You remember the classic Kevin Costner movie in which he seemingly had No Way Out of his pickle as a double secret agent?
Carolina avoided that dilemma in the first phase of a path to restore its reputation and integrity. It can also keep its football program on track as a contender in the Coastal Division of the ACC, which could always lead to a conference championship and ultimate BCS game.
With Dick Baddour’s announced resignation, Carolina can begin the search for a new athletic director whose first duty will be to hire the Tar Heels’ next permanent football coach. So the right plan is in place; let’s not screw it up by adhering to Churchill’s old adage “those who do not learn from history are doomed to repeat it.”
In other words, there are times when UNC might be able to promote a young star from within, but not this time, with such a big assignment on top of the in-basket.
Baddour has held the position for 14 years after being promoted from John Swofford’s senior associate in 1997, when Swofford became Commissioner of the ACC. Baddour, who had previously worked for the Dean of Students and the UNC law school, was basically a compliance guy whose job it was to know all the rules and make sure they were followed.
The late Chancellor, Michael Hooker, wanted Matt Kupec to succeed Swofford because Kupec was UNC’s chief development officer and Hooker believed that fund-raising would be the athletic department’s biggest priority moving forward. But legendary basketball coach Dean Smith, who himself would retire two months later, favored Baddour. And in Dean’s prime, he was the most powerful man at the university.
Loyalty was Smith’s greatest strength and also his greatest weakness, so he supported Baddour, the good athletic department soldier for years. And by backing Baddour, Smith knew he could control who coached the basketball team after he retired. That’s the way it played out, with Bill Guthridge taking the Tar Heels to two Final Fours in three years before stepping down. But the plan hit a bump in the road when Roy Williams decided to stay at Kansas in 2000, the first time he was offered the job.
Williams eventually answered Carolina’s call to come home three years later after Matt Doherty was terminated. Doherty turned out to be one of four major-sport coaches hired by Baddour and eventually fired. The others were Carl Torbush, John Bunting and now Butch Davis. So, aside from the high marks Baddour has received in other areas, hiring head coaches and properly managing those hires was not his strongest suit.
That he has stepped aside to allow UNC time to hire his successor and, in turn, find the next football coach was admirable and speaks volumes about Baddour’s love for Carolina, where he graduated in 1966 and will have served for 45 years. But it is imperative that Carolina goes away from its popular practice of promoting from within because it’s easy and cheap and familiar. The next athletic director must be experienced in hiring head coaches and bring some new ideas to the department. “The Carolina Way” is not the only way, and UNC has been remiss to look at other schools and borrow ideas and ideologies from the best of them. There is nothing wrong with injecting new blood and vision into the mix.
And, like the buyout Davis will receive, hiring an experienced sitting AD from another school at market value will cost Carolina more money. According to the News and Observer listing of state salaries and rankings among ACC athletic directors, Baddour is the eighth-highest paid A.D. for a program considered the best in the league and among the best in the country. As an example, Duke hired Kevin White from Notre Dame and White earns nearly three times what Baddour makes. Market value for a major athletic program is about a half-million dollars a year.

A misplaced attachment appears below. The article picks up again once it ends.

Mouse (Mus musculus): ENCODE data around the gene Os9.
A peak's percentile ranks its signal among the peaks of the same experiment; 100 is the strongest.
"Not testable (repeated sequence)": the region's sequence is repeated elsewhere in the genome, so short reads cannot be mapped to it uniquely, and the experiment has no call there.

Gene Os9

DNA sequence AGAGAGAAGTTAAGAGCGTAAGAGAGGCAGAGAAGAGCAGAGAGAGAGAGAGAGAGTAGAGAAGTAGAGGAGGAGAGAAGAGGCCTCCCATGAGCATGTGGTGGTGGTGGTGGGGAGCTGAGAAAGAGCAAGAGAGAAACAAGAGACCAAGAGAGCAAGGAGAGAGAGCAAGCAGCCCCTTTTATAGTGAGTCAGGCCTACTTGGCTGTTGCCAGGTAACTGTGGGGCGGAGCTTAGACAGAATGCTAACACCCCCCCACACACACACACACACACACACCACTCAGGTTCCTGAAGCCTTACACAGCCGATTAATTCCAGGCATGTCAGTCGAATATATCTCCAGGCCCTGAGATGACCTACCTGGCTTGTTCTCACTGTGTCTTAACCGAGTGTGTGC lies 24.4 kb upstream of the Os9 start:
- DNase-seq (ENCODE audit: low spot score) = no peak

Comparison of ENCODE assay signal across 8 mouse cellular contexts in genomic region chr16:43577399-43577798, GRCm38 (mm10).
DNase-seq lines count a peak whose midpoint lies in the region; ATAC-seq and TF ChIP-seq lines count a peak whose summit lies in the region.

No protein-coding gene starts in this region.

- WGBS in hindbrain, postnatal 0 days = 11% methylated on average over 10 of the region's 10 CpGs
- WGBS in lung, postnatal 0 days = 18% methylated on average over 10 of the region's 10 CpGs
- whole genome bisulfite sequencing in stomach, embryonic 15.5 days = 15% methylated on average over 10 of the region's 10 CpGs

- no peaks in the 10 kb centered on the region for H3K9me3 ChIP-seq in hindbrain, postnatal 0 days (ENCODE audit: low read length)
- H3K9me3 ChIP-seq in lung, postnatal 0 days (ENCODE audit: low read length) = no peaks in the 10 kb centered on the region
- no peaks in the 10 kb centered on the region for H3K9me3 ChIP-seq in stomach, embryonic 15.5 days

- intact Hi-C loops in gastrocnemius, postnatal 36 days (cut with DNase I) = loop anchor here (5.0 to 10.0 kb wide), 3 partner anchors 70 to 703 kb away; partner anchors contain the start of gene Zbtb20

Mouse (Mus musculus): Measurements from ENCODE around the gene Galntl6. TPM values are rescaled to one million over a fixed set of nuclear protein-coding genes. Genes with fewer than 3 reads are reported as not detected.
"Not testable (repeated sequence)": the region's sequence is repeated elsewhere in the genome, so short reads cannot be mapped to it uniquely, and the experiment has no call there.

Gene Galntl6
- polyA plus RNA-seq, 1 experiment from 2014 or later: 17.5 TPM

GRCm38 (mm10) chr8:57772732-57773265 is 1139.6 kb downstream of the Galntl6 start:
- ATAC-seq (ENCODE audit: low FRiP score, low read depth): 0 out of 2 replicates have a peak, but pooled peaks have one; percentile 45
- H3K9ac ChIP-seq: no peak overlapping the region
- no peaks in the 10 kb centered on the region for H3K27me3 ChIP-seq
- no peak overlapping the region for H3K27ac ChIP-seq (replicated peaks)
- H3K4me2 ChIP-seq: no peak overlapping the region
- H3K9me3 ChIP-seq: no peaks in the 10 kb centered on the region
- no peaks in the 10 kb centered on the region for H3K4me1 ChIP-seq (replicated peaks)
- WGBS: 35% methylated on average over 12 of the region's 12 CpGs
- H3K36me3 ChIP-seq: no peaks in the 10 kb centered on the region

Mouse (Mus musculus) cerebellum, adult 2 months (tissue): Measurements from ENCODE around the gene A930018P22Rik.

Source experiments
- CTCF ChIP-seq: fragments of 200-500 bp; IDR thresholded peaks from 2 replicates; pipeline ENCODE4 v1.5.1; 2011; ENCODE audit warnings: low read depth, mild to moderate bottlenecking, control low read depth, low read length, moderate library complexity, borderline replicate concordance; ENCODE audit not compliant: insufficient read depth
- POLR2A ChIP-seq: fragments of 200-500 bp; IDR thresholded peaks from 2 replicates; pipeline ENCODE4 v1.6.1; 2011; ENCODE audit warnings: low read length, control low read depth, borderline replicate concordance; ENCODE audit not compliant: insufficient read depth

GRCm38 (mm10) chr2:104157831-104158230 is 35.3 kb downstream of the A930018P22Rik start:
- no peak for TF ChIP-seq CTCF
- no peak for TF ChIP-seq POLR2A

In short, the hiring of the next football coach cannot be even a minor mistake. It must be a home run, and if a pool of the right candidates is developed that can certainly be accomplished. To his credit, Davis left UNC football with better players and facilities than he inherited, and any forthcoming NCAA sanctions will be attributed to him and likely give the new coach a bit of a honeymoon period in which to get established and put his own mark on the program.
Whoever Chancellor Holden Thorp chooses to find Baddour’s successor, the candidates will likely include former UNC football player and current South Carolina Athletic Director Eric Hyman, whose senior associate is ex-Tar Heel star athlete, Charles Waddell. Hyman reportedly would return to his alma mater. Norwood Teague, a UNC grad and one-time marketing director, has been the A.D. at Virginia Commonwealth (VCU) for five years. Teague hired unknown basketball coach Shaka Smart two years ago, and was able to keep him from taking a bigger job after Smart led the Rams to the 2011 Final Four as the Cinderella team of the season.
With the clock ticking on the Davis controversy, Thorp made the right 11th hour call.
The 2011 football Tar Heels, free from the constant presence of an NCAA investigation under a head coach who would have been besieged all season, can now play football unencumbered, improve as their schedule toughens and produce another winning record and bowl team. The players can certainly retain loyalty and respect for Davis, even play the season in his honor if they want, but the important point is they can now reunite what has been a divided fan base that, whether Butch supporters or critics, loves Carolina above all.
Meanwhile, the plan to find their next permanent head coach can be carried out. Hopefully, UNC is smart enough to bring in the best and most experienced athletic director available. That person will not only have to hire a new football coach but within 10 years may also have to choose the next women’s soccer coach, women’s basketball coach and (gulp) men’s basketball coach.
We need the right hire to make those hires right, too.